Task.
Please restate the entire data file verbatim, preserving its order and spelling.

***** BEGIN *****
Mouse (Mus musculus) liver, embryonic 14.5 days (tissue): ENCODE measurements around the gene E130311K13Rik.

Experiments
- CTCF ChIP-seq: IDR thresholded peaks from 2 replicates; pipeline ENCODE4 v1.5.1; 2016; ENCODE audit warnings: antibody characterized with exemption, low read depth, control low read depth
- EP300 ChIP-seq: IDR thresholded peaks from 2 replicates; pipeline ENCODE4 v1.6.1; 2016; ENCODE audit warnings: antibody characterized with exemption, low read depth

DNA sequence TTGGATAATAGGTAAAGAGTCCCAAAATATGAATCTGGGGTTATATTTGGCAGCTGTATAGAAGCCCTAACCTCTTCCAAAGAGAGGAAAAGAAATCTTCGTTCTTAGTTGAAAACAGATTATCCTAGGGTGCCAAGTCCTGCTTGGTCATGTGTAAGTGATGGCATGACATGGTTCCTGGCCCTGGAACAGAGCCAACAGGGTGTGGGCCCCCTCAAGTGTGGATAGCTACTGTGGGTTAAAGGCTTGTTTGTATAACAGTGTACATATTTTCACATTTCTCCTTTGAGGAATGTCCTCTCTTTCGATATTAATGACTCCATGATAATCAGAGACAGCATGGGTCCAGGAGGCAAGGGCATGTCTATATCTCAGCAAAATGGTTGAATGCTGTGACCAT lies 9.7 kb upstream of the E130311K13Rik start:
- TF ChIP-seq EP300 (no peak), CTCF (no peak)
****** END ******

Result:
Mouse (Mus musculus) liver, embryonic 14.5 days (tissue): ENCODE measurements around the gene E130311K13Rik.

Experiments
- CTCF ChIP-seq: IDR thresholded peaks from 2 replicates; pipeline ENCODE4 v1.5.1; 2016; ENCODE audit warnings: antibody characterized with exemption, low read depth, control low read depth
- EP300 ChIP-seq: IDR thresholded peaks from 2 replicates; pipeline ENCODE4 v1.6.1; 2016; ENCODE audit warnings: antibody characterized with exemption, low read depth

DNA sequence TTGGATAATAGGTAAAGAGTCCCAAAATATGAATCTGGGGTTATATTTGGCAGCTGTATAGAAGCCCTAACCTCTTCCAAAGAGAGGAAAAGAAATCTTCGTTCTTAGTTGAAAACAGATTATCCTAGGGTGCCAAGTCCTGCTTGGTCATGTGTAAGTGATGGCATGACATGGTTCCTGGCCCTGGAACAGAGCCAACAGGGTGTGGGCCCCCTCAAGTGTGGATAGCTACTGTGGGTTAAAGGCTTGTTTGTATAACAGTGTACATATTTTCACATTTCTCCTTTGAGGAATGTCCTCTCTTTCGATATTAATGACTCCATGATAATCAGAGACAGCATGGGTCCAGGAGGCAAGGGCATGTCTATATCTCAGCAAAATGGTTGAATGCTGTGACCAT lies 9.7 kb upstream of the E130311K13Rik start:
- TF ChIP-seq EP300 (no peak), CTCF (no peak)